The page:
Background: A phase 3 trial in patients with cancer who received chemotherapy has shown that subcutaneous (SC) APF530, a sustained-delivery formulation of granisetron, is noninferior to palonosetron in preventing acute (0-24 hours) and delayed (>24-120 hours) chemotherapy-induced nausea and vomiting (CINV).
Objectives: To investigate the sustainability of APF530 antiemetic responses during multiple chemotherapy cycles.
Methods: 1,395 patients receiving moderately or highly emetogenic chemotherapy (MEC and HEC, respectively) were randomized either to APF530 250 or 500 mg SC (containing granisetron 5 or 10 mg, respectively) or palonosetron 0.25 mg intravenously before cycle 1 of chemotherapy. Patients who received palonosetron in cycle 1 were rerandomized in cycles 2-4 to APF530 250 or 500 mg; those who received APF530 in cycle 1 continued their APF530 dose. Between-group response rates were compared using the Fisher exact test.
Results: Complete response (CR; no emesis, no rescue medication) for APF530 500 mg with HEC increased from 81.3% to 87.8% over 4 cycles in the acute phase of CINV, and from 67.1% to 83.1% in the delayed phase. Rates were slightly lower with MEC. Within-cycle CR rates between APF530 doses showed no significant differences. With HEC, APF530 500 mg provided sustained CRs through 4 cycles of chemotherapy in 68.4% of patients in the acute phase and in 57.9% in the delayed phase; with MEC, corresponding CRs were 56.5% and 41.3%. Nausea prevention was nearly as effective as emesis prevention.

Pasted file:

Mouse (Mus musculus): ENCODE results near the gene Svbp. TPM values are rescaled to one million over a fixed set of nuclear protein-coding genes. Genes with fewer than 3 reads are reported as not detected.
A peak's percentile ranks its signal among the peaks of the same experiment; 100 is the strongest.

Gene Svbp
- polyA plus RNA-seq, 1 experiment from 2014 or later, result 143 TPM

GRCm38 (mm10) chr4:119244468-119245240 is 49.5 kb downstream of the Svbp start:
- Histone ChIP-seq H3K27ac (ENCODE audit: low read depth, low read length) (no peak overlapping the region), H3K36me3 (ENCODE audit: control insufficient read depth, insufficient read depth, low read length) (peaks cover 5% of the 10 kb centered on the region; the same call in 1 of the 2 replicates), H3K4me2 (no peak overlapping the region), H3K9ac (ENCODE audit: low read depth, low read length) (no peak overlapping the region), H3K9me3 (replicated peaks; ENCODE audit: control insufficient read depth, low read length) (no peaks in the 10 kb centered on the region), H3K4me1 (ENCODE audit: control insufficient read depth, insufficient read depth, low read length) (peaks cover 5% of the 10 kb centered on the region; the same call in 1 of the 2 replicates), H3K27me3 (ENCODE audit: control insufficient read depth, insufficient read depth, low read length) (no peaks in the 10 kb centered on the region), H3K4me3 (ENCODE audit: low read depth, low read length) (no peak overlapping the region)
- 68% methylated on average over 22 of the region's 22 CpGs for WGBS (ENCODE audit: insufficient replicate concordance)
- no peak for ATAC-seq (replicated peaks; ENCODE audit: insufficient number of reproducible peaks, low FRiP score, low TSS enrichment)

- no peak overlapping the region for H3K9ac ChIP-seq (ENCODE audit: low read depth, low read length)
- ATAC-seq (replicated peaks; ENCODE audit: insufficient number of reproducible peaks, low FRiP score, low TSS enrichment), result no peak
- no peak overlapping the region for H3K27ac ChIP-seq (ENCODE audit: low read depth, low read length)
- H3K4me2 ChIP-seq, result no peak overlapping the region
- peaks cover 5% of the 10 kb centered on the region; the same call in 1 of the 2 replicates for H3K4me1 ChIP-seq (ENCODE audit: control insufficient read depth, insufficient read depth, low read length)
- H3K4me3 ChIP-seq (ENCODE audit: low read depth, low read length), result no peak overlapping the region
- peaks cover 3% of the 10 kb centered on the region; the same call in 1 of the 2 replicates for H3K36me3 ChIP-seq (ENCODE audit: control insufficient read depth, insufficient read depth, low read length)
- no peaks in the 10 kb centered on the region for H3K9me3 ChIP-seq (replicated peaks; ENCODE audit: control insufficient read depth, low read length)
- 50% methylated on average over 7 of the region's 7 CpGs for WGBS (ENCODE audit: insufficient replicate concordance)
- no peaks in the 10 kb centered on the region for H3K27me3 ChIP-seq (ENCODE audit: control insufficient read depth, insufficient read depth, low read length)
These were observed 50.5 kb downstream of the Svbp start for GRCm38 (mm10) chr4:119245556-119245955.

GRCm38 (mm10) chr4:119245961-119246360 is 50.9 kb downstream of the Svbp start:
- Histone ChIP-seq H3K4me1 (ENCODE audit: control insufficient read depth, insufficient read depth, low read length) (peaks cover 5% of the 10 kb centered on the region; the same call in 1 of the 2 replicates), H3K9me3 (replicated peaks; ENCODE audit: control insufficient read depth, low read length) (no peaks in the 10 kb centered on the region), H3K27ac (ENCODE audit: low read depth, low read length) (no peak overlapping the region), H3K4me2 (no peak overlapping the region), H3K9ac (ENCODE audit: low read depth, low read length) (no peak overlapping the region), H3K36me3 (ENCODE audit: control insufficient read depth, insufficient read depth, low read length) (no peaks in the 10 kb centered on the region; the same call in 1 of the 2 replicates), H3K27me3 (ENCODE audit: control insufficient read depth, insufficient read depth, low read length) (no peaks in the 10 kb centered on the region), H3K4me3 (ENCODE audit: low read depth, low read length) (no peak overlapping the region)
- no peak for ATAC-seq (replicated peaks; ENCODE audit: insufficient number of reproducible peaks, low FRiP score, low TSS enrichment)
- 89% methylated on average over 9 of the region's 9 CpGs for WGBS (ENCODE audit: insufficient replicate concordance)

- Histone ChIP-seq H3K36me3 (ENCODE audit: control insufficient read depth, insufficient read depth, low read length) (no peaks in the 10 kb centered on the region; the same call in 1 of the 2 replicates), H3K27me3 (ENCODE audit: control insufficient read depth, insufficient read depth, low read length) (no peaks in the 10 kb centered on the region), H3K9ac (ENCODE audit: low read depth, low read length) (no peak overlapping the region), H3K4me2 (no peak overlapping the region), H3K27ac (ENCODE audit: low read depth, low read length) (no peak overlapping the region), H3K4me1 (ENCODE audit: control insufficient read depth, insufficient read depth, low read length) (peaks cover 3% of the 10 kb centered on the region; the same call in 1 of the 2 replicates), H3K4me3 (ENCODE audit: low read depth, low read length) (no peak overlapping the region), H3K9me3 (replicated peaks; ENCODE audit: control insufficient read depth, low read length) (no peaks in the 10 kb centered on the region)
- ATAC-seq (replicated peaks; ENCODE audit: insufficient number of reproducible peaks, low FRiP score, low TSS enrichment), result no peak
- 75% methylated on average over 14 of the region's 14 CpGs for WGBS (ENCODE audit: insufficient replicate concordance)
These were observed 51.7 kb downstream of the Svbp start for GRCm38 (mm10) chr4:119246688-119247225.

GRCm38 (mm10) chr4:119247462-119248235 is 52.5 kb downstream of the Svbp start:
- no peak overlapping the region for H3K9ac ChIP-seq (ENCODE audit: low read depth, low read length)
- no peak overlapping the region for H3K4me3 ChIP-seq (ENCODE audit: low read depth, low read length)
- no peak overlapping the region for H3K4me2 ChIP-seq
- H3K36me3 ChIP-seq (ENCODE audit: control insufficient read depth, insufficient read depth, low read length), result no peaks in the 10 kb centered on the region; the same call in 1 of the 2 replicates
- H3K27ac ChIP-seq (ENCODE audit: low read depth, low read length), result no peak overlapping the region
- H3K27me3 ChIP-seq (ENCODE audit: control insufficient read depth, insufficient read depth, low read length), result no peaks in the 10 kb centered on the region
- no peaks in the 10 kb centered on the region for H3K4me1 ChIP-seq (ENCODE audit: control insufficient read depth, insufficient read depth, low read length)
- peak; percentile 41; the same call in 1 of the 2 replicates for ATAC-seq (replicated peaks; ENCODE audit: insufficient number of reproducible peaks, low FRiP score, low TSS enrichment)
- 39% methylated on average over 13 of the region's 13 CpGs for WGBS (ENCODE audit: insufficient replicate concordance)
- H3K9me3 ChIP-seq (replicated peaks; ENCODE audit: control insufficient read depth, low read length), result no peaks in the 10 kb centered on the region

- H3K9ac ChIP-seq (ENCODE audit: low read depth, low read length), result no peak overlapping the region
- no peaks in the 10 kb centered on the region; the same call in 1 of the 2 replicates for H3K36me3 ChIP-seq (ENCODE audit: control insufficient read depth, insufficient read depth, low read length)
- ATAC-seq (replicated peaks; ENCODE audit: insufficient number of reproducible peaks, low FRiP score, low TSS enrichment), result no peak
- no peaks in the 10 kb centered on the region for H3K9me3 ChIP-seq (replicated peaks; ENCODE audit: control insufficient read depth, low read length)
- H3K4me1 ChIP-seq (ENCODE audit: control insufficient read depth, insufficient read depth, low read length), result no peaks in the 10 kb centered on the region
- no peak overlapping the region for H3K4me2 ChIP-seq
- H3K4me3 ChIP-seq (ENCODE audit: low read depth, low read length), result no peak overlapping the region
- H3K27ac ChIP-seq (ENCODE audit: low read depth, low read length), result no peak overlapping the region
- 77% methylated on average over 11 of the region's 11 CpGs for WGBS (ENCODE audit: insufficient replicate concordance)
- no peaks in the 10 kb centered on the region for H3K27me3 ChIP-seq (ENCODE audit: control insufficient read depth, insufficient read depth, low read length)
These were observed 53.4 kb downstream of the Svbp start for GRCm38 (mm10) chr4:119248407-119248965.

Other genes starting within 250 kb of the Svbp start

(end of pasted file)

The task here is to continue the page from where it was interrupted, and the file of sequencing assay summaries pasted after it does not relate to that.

Limitations: Chemotherapy emetogenicity was classified according to Hesketh criteria during the time of this study. However, subsequent post hoc analyses indicate that reclassification according to newer ASCO emetogenicity guidelines did not alter the original study noninferiority conclusions.
Conclusions: CR rates with APF530 during the acute and delayed phases of CINV in MEC and HEC were maintained over multiple cycles.
Keywords: CINV; cancer; chemotherapy-induced nausea and vomiting; extended release; granisetron; subcutaneous.
©2015 Frontline Medical Communications.